Correcting Verticals with Photoshop’s Transform Tool

correcting verticals photoshopI do a lot of property/architecture photography so the two things that have to be right are verticals and horizontals.

By far the easiest way to get these right is in the camera when you’re taking the shot. Saves an awful lot of messing about later!

A good tall tripod with spirit levels is your best friend if you’re going to be doing this type of photography.

Sometimes though it’s not possible to get the right angle, maybe you’re too near, or you just can’t get the right viewpoint. Never fear, Photoshop’s Transform tool can get you out of all sorts of trouble – here’s how.   

I work as much as possible with keyboard shortcuts so I will use these here where possible. If you’re using Photoshop a lot then I would strongly recommend learning these shortcuts for most of the common functions, it makes life so much easier. The menu bar method is in brackets for those who like working the hard way! ;o)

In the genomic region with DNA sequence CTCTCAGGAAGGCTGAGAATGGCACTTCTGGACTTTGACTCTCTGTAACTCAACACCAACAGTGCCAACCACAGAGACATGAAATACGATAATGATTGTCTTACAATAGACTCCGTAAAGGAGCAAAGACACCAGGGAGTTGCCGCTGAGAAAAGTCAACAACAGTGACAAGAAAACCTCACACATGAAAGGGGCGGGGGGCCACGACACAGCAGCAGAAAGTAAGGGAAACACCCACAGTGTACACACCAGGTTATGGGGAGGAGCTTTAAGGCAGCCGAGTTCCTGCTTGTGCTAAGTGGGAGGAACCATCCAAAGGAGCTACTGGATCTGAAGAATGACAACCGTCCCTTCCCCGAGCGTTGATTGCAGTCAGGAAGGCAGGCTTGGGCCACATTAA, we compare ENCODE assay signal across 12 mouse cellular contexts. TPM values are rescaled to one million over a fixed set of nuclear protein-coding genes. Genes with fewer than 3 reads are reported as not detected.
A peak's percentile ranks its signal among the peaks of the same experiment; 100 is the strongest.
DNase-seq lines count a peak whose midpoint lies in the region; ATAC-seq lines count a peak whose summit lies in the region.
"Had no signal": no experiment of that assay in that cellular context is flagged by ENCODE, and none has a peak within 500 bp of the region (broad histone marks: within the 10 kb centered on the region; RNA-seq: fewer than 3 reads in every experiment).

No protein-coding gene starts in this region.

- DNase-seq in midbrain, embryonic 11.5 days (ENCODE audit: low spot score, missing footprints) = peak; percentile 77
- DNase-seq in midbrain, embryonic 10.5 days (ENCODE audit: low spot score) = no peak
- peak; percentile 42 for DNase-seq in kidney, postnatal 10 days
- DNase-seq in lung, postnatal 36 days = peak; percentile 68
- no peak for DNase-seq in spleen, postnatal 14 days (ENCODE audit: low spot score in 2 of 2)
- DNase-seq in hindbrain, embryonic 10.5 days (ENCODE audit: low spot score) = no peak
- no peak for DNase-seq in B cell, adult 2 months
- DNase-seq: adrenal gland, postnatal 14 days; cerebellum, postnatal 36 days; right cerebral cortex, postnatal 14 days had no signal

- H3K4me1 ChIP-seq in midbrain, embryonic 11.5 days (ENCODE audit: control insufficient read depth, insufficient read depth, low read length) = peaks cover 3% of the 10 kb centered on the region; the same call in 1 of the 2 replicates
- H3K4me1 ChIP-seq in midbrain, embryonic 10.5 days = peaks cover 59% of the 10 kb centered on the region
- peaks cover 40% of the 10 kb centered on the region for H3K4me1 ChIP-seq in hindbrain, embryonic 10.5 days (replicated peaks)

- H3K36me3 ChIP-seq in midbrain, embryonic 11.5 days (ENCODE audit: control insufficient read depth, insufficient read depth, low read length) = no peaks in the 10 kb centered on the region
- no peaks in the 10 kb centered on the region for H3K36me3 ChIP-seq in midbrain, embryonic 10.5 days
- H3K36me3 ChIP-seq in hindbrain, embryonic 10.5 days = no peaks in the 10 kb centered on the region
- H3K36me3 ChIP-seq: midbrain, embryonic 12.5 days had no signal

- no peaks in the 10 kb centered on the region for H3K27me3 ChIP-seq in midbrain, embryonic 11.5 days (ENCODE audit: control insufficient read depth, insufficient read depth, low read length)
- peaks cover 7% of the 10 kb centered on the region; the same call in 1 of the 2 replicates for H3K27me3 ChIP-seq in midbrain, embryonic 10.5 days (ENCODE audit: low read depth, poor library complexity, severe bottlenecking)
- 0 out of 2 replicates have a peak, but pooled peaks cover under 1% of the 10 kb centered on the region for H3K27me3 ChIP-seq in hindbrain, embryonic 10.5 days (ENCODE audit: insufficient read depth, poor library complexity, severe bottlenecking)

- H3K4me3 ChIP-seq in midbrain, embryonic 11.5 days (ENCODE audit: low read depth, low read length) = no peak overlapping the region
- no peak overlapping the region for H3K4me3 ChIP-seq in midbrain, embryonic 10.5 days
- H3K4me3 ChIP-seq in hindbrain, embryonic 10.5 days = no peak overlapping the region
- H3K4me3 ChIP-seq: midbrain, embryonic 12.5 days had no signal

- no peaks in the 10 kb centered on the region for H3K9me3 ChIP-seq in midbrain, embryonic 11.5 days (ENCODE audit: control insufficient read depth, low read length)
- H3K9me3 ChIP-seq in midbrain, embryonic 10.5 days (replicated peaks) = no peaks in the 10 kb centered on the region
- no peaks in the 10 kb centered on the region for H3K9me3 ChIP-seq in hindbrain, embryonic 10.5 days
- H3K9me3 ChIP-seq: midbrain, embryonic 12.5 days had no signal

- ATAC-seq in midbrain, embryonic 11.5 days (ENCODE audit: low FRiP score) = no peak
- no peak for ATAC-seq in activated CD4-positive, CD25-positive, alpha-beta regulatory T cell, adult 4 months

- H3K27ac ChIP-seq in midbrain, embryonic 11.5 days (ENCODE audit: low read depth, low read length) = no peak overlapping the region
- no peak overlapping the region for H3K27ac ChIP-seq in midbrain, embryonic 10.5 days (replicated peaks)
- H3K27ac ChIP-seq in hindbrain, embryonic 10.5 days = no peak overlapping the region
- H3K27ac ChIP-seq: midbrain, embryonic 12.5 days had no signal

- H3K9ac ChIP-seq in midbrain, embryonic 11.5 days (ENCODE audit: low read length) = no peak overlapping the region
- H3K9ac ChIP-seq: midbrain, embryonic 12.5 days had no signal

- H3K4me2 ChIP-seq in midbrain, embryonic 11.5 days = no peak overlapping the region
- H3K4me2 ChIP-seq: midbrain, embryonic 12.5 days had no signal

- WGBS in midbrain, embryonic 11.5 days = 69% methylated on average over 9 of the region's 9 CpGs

4 Steps to Vertical Heaven

1. Open up your image and show the grid by selecting Ctrl+’ (View>Show>Grid).

show grid

2. Next select all of the image with Ctrl+A (Select>All). Once you’ve selected it you can now go to Edit>Transform>Distort (no shortcut) which brings up the transform box.


3. Now you just grab the relevant corners and drag them out until your verticals are straight and lined up with the grid. You can do the same with your horizontals as well if necessary.


4. Once you’ve done that you may well have a bit of a ‘squashed’ look to the image, so just take the top centre grab point and drag it upwards until it looks about right.


When you’re happy with how it looks hit ‘Enter’ and that gets rid of the transform box and locks in your adjustments. Don’t forget to deselect by hitting Ctrl+D (Select>Deselect).

Now get rid of the grid by hitting Ctrl+’ again (View>Show>Grid) (uncheck it) and you’ve got your finished image. All it needs now is a bit of curves/sharpening to finish off and you’re good to go.

Be careful with objects in the corners as these may become a bit distorted. If so you may want to crop the image slightly to lessen this effect.

Also bear in mind that an image ‘distorted’ like this is never going to match one that’s captured correctly in the first place, so whenever possible get your verticals straight in your viewfinder before you press that shutter.

You can see the before and after images below. Not bad for 5 minutes work!



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